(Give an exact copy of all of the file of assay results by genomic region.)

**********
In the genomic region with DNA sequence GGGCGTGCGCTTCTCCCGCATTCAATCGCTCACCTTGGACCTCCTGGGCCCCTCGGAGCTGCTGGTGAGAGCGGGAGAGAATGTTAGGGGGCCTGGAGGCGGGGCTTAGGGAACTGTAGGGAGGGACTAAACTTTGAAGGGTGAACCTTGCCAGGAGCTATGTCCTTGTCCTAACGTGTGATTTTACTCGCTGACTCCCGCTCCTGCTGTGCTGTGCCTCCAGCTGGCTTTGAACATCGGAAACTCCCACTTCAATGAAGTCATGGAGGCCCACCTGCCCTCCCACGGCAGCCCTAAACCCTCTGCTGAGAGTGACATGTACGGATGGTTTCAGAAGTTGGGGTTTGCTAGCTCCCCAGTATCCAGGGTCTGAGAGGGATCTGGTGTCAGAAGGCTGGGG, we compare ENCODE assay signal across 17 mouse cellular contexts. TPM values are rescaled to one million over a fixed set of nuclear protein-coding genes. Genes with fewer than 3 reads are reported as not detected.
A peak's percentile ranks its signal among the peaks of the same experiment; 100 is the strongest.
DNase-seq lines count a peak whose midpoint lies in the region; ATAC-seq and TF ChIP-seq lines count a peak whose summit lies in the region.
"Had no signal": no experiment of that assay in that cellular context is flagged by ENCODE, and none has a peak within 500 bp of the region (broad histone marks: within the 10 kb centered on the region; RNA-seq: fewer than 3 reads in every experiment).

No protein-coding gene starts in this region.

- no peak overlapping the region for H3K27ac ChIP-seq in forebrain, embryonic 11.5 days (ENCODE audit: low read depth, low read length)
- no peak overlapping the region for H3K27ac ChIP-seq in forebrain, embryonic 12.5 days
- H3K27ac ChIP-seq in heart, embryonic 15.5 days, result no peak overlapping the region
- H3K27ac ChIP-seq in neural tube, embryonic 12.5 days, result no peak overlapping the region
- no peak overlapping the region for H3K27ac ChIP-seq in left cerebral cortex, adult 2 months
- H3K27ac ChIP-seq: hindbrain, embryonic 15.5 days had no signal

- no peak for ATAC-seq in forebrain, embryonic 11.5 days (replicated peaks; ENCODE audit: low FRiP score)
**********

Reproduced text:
In the genomic region with DNA sequence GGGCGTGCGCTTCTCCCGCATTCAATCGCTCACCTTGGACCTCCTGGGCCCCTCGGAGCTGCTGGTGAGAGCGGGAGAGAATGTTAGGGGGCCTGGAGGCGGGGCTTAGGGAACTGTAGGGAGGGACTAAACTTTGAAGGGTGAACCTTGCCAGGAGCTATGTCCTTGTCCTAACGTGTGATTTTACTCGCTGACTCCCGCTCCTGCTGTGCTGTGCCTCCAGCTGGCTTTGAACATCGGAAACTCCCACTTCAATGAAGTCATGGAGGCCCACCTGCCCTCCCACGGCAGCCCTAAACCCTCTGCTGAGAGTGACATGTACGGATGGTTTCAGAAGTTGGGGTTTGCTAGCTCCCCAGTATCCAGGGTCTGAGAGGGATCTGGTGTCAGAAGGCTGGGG, we compare ENCODE assay signal across 17 mouse cellular contexts. TPM values are rescaled to one million over a fixed set of nuclear protein-coding genes. Genes with fewer than 3 reads are reported as not detected.
A peak's percentile ranks its signal among the peaks of the same experiment; 100 is the strongest.
DNase-seq lines count a peak whose midpoint lies in the region; ATAC-seq and TF ChIP-seq lines count a peak whose summit lies in the region.
"Had no signal": no experiment of that assay in that cellular context is flagged by ENCODE, and none has a peak within 500 bp of the region (broad histone marks: within the 10 kb centered on the region; RNA-seq: fewer than 3 reads in every experiment).

No protein-coding gene starts in this region.

- no peak overlapping the region for H3K27ac ChIP-seq in forebrain, embryonic 11.5 days (ENCODE audit: low read depth, low read length)
- no peak overlapping the region for H3K27ac ChIP-seq in forebrain, embryonic 12.5 days
- H3K27ac ChIP-seq in heart, embryonic 15.5 days, result no peak overlapping the region
- H3K27ac ChIP-seq in neural tube, embryonic 12.5 days, result no peak overlapping the region
- no peak overlapping the region for H3K27ac ChIP-seq in left cerebral cortex, adult 2 months
- H3K27ac ChIP-seq: hindbrain, embryonic 15.5 days had no signal

- no peak for ATAC-seq in forebrain, embryonic 11.5 days (replicated peaks; ENCODE audit: low FRiP score)